Saturday, February 21, 2009


Medtronic Sues Aquarium Manufacturer for Faulty Wiring

As most of you Liliputs will know, Medtronic is the company that earned fame--or whatever--for its success in the Riegel case involving device preemption. That case involved a balloon catheter Medtronic manufactures. Meanwhile, Medtronic is dealing with a number of other suits charging faulty wiring in the pacemakers they manufacture. Presumably, in those cases, too, the company is likely to be shielded by FDA preemption.

It is with some irony, therefore, that we learn that Medtronic has filed suit against Petco for manufacting aquaria that themselves have alleged faulty wiring. As reported, the problem is not that the resident fish will die as a result. Indeed, it appears there were no fish in the aquarium at the time. It is rather that alleged faulty wiring caused a fire that, in turn, caused the sprinkler system to go off. A squishy mess ensued (so to speak).

Here is the report:

As far as we know, aquaria are not pre-approved by FDA and thus do not have to go through the exacting and agonizing process in which FDA provides its optimal scientific weighing and measuring of risks and benefits. Nor do we assume that lay juries are capable of swimming their way into the complexity of aquaria. After all, all liquids have dangers. Particularly, if you are not a fish.

Meanwhile, at the corporate headquaters, we hope that nothing else was short-circuited. Especially integrity.


  1. They are also suing on the basis that Petco failed to warn of the faulty wiring.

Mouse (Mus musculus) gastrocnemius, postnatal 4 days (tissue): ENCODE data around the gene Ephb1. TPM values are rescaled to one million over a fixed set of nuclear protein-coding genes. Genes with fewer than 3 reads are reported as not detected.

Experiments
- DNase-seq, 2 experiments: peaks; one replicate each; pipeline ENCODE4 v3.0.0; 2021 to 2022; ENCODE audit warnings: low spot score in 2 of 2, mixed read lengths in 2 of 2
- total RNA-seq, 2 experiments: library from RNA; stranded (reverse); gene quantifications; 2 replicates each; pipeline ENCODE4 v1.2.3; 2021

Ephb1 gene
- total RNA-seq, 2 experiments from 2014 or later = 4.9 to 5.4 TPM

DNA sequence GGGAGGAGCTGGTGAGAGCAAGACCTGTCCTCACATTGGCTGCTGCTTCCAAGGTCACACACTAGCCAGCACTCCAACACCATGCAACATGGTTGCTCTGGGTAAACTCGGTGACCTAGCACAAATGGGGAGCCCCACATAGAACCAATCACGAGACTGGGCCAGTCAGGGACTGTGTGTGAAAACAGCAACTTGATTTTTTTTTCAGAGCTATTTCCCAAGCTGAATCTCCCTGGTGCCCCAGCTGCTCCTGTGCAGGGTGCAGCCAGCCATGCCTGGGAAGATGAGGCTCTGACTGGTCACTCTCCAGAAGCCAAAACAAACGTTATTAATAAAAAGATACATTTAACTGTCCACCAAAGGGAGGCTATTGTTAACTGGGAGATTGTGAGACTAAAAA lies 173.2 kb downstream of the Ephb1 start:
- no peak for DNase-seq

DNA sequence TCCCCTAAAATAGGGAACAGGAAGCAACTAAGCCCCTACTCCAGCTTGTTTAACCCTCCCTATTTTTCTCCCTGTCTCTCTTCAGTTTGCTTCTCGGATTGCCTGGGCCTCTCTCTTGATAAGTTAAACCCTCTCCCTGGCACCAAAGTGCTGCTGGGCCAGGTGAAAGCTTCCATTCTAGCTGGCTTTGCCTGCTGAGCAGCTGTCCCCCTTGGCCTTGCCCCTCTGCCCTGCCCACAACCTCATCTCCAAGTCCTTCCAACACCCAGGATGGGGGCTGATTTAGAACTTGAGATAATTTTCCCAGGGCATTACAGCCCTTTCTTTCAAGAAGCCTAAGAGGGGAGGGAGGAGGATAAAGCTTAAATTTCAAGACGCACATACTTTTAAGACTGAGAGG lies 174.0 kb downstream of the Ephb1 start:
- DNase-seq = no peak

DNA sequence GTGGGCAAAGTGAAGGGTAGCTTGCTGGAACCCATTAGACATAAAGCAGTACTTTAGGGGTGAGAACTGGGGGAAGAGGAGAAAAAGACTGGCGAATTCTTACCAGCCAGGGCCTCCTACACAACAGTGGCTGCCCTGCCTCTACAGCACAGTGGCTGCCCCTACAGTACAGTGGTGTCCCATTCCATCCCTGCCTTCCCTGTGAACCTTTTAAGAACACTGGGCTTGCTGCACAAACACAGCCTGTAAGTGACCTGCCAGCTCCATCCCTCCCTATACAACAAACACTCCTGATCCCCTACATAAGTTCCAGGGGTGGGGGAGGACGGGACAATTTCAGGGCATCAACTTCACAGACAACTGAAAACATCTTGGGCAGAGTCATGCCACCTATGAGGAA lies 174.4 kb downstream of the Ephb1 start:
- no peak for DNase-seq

There is no C in aquarium.

  2. Thanks, Marilyn. I agree - there was no sea in the aquarium.

  3. This looks like an open and shut case. The fire chief said, " wasn't used as an aquarium... It was used as part of some experiment."

    If Medtronic used the product in a manner that was not intended by Petco, and such misuse was not reasonably foreseeable by Petco, then the court may decide that Petco cannot be held liable for damages caused by Medtronic's own defective (overactive) sprinkler system.

  4. Counselor - A brilliant argument. This was, indeed, an "off-label" use of the aquarium. Now, no law says that corporations cannot use aquaria as they please. On the other hand, this "experiment" (a little ominous sounding) will probably need to be investigated.

    Up to now, there is no evidence that the aquaria were intended to be implanted into people's chests. But we are swimming in the dark here.

    My time is up.

  5. This goes back to Marilyn's comment above, "They are also suing on the basis that Petco failed to warn of the faulty wiring."

    So does this suggest that Medtronic believes that Petco _knew_ the wiring was a problem. And that they--hard to imagine--covered it up?

    And what might that have to do with the little electric experiment going on upstairs?

    Do you suppose Petco and Medtronic buy their wiring from the same electric supply company?

    The plot thickens.....

  6. One piece of good news....We can actually call this one "Watergate."

  7. Happily, Medtronic did not have to research the wording for their lawsuit against Petco. They had read it all before, many times, i.e., "The defendant negligently failed to provide Plaintiffs with reasonable warnings of defects and hazards which it knew or should have known were present…” Also, it is of great relief to know that the little fishies were not home when the incident occurred. Presumably they had swam and swam over the dam. However, what needs to be investigated is who/what was in residence and why. With eyes shut and ears covered, can anyone tell me what “experiment” was going on?

    Perhaps a little fishie had stayed behind tied to a heart catheter that shorted out, thus causing the meltdown. Could Medtronic be preempting itself?

    Reference: Medtronic's latest legal foe: Petco -


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